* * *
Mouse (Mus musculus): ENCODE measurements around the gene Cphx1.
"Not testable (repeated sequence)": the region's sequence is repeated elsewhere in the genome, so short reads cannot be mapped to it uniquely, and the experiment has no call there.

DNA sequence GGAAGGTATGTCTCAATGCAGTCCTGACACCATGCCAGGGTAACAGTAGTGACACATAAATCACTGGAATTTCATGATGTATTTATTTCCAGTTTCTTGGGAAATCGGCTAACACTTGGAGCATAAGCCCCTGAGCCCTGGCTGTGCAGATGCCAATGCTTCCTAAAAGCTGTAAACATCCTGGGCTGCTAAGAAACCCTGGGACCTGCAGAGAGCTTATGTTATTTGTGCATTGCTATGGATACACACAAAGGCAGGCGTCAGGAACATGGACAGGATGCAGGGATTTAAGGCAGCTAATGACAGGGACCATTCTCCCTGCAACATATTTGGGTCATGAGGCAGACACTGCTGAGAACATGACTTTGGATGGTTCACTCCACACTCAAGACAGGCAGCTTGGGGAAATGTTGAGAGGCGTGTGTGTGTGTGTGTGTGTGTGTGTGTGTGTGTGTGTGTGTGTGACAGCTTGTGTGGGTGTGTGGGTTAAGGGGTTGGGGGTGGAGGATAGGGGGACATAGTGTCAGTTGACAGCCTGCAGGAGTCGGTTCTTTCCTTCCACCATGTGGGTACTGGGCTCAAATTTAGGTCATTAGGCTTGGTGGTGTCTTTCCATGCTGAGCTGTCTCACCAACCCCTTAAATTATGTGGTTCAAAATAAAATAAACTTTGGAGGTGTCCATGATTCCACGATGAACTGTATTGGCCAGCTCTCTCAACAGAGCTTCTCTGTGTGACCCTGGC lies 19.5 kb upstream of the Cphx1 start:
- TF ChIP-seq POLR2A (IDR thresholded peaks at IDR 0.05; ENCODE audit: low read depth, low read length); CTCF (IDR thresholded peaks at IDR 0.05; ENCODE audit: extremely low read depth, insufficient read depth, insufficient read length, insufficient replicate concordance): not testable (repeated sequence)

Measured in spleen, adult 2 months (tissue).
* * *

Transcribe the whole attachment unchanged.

Mouse (Mus musculus): ENCODE measurements around the gene Cphx1.
"Not testable (repeated sequence)": the region's sequence is repeated elsewhere in the genome, so short reads cannot be mapped to it uniquely, and the experiment has no call there.

DNA sequence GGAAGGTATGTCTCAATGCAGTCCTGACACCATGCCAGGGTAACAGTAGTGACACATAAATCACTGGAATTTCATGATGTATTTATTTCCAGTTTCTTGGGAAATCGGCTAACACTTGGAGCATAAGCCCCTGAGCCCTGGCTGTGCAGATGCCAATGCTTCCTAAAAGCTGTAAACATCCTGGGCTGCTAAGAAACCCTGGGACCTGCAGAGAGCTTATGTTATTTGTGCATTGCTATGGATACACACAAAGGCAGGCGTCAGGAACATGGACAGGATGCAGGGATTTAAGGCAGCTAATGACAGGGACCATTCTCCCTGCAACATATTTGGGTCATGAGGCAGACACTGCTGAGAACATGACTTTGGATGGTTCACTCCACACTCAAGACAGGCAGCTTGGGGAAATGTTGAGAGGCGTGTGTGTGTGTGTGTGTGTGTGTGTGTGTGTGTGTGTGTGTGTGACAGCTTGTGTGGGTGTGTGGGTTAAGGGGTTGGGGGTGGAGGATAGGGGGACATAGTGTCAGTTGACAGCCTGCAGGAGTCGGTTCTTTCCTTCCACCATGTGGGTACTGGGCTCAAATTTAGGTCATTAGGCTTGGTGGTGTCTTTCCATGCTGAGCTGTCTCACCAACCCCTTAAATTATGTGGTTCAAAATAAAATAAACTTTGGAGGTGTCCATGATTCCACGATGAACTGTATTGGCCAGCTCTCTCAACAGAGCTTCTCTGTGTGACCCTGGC lies 19.5 kb upstream of the Cphx1 start:
- TF ChIP-seq POLR2A (IDR thresholded peaks at IDR 0.05; ENCODE audit: low read depth, low read length); CTCF (IDR thresholded peaks at IDR 0.05; ENCODE audit: extremely low read depth, insufficient read depth, insufficient read length, insufficient replicate concordance): not testable (repeated sequence)

Measured in spleen, adult 2 months (tissue).